HIV-positive individuals are 18 times more likely to become infected with community-acquired MRSA than the general population, according to a US study presented to the Sixteenth International AIDS Conference in Toronto on Monday August 14th. The investigators, from San Diego in California, found that recent infection with syphilis and treatment with b-lactam antibiotics were significantly associated with a diagnosis of community-acquired MRSA.
There has been a marked increase in the incidence of community-acquired methicillin-resistant staph. aureus infection (MRSA) in the general population in recent years, but there are limited data on the incidence of the infection amongst HIV-positive individuals. MRSA causes skin and soft tissue infections that may sometimes be life-threatening, such as necrotising fasciitis, but more commonly it causes painful and stubborn boils, abscesses and bacterial infections of wounds.
Investigators in San Diego undertook a study to identify all cases of community-acquired MRSA amongst patients attending a large HIV clinic. Cases were defined as patients with a positive culture for MRSA without a recent (one year or more) history of hospitalisation. To identify the risk factors for community-acquired MRSA, the investigators gathered data on patient demographics, antibiotic and antiretroviral use, CD4 cell count, viral load, and history of sexually transmitted infections. These factors were then compared between patients diagnosed with community-acquired MRSA and those who remained free of the infection.
Of the 425 patients in the study, a total of 25 (6%) were diagnosed with community acquired-MRSA. All the cases occurred after 2002, with a 18-fold increase in incidence between 2003 and 2005 (p < 0.001).
HIV-positive patients were significantly more likely than the general US population to be diagnosed with community-acquired MRSA. In 2005, the annual incidence amongst HIV-positive patients was 40 cases per 1000 person years, compared to only 2.3 cases per 1000 patient years amongst the HIV-negative population, meaning that the incidence of community-acquired MRSA was 18-fold higher amongst HIV-positive patients.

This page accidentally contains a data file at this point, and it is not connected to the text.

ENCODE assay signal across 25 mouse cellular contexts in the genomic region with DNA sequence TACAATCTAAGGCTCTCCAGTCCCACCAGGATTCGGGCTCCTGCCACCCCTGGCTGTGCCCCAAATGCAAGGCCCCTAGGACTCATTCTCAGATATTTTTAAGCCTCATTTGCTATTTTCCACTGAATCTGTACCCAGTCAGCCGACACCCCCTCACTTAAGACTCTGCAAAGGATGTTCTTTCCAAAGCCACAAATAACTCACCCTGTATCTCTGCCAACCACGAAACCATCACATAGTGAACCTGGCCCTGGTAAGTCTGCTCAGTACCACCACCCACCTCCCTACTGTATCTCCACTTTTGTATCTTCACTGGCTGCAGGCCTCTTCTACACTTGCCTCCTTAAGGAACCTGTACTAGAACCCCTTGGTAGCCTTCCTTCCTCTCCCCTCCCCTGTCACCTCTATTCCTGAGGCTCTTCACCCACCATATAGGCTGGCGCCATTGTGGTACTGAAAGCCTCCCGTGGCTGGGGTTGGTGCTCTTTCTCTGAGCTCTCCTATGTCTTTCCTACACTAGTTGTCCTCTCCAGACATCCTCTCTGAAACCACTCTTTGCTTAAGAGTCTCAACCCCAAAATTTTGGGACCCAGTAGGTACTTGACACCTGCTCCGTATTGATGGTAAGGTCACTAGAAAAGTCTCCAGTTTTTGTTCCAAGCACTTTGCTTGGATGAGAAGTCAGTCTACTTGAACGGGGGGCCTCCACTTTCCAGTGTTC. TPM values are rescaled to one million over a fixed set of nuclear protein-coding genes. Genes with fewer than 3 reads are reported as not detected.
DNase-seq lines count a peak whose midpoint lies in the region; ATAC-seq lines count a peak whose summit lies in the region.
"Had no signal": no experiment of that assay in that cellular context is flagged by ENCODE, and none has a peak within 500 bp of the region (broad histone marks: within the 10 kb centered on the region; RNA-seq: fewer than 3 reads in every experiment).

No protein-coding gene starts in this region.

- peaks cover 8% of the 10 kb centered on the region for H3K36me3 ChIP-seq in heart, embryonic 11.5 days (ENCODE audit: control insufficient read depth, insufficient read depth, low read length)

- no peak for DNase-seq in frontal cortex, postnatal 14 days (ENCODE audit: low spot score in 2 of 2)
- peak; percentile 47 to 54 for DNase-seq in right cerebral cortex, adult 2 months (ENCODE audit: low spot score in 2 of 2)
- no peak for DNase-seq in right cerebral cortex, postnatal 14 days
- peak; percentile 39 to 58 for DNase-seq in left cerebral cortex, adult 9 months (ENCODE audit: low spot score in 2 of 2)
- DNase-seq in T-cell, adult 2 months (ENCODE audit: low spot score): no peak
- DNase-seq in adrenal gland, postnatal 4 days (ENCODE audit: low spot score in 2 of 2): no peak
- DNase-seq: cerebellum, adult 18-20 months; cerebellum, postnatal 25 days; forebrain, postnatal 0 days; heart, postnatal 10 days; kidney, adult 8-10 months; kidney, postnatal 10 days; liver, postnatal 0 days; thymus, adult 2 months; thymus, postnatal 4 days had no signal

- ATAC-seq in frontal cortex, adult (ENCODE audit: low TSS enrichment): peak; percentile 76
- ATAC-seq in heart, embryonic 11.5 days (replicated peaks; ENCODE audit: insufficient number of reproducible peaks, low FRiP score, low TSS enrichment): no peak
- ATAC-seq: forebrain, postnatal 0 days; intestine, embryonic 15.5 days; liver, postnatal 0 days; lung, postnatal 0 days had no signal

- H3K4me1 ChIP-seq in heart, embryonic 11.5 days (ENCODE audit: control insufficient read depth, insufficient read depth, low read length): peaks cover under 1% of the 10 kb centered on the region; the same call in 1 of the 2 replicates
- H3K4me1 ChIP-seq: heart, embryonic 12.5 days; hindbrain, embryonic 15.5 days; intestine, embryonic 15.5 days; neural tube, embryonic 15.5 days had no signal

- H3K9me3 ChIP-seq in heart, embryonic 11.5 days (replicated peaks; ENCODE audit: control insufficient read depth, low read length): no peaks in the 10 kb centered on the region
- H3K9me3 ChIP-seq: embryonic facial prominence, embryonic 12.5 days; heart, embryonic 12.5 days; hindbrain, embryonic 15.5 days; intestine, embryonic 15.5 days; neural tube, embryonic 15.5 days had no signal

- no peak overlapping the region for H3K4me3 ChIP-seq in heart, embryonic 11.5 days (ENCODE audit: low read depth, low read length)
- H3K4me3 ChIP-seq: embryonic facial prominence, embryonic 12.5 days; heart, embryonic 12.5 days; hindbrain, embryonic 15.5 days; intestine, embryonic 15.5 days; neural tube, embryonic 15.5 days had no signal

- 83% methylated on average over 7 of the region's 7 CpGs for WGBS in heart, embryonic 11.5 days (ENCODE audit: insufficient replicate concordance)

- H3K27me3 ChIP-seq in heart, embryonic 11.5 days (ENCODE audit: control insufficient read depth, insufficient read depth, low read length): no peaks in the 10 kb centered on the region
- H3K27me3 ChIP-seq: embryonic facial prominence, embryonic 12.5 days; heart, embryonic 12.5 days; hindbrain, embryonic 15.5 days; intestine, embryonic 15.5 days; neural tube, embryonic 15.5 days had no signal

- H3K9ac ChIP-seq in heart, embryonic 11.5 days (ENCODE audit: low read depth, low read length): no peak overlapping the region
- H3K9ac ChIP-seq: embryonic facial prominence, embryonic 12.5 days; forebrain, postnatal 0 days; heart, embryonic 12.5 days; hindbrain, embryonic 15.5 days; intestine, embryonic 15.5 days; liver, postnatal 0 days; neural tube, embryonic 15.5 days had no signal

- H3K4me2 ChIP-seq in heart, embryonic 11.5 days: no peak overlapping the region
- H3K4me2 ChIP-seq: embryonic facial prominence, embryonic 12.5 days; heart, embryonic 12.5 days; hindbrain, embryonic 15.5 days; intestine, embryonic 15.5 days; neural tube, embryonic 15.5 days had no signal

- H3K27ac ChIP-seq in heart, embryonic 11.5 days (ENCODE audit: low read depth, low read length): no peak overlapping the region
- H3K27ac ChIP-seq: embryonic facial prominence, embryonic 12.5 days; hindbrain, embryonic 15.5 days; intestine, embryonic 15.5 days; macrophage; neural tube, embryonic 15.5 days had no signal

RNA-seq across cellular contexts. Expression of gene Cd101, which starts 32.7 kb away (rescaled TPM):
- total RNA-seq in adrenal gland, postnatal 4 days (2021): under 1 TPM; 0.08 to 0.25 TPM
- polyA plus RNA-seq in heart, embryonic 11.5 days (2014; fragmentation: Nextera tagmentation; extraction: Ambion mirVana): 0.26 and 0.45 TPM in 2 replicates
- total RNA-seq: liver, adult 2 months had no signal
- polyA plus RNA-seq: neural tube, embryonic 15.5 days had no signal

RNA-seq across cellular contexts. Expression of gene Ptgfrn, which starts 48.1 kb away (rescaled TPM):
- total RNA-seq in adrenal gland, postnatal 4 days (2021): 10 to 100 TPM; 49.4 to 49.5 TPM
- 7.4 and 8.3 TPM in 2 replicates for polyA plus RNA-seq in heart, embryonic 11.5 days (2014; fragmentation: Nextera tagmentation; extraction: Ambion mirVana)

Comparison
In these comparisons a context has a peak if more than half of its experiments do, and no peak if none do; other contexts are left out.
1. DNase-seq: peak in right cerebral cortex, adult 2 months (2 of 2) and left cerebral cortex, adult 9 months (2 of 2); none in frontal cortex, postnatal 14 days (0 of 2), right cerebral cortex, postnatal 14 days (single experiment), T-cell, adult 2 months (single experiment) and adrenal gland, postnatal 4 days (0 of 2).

The investigators then looked at the manifestations of community-acquired MRSA in their patients. They noted that all the patients who developed the infection had soft-tissue involvement, that 16% of individuals with the infection required hospitalisation, and that 67% had positive nasal cultures. None of the patients diagnosed with community- acquired MRSA were taking cotrimoxazole (Septrin) prophylaxis and 56% were taking potent anti-HIV therapy. Sixteen per cent had recurrent MRSA despite receiving appropriate initial treatment.
Risk factors for community-acquired MRSA were then examined. In their initial analysis, the investigators found that lower CD4 cell count, an AIDS diagnosis, a history of the sexually transmitted infection, syphilis, and treatment with beta-lactam antibiotics, a class of antibiotics often used as first-line syphilis treatment, were all associated with an increased risk of community-acquired MRSA. No demographic factors nor the use if HIV therapy had any association with the infection. The investigators then performed a second “multivariate” analysis and found that only recent use of B-lactam antibiotics (p = 0.04) and recent syphilis infection (p = 0.02) predicted community-acquired MRSA infections in HIV-positive individuals.
Presenting the data, Nora Crum-Cianflone of San Diego's TriService AIDS Clinical Consortium said that the fact that the clinic population comprised military personnel had made it impossible to carry out any analysis of sexual behaviour or drug use due to US military policy that forbids continued military service if homosexual activity is disclosed.
The most common manifestation of MRSA skin infections was abscesses on the skin of the buttocks or scrotum, leading an audience member to ask whether shaving of these areas might be implicated in the development of MRSA skin infections. Nora Crum-Cianflone said that while the retrospective nature of the analysis made it impossible to confirm this, it was a plausible explanation.
The San Diego researchers conclude that the incidence of community-acquired MRSA is increasing rapidly amongst HIV-positive patients, and that it occurs with much greater frequency amongst HIV-positive individuals than the general population. They emphasise that sexual risk-taking, evidence by recent infection with syphilis, and use of B-lactam antibiotics appeared to be risk factors for the infection.
Crum-Cianflone N et al. Increasing rates of community-acquired MRSA infections among HIV-infected persons. Sixteenth International AIDS Conference, Toronto, abstract MoAb0304, 2006.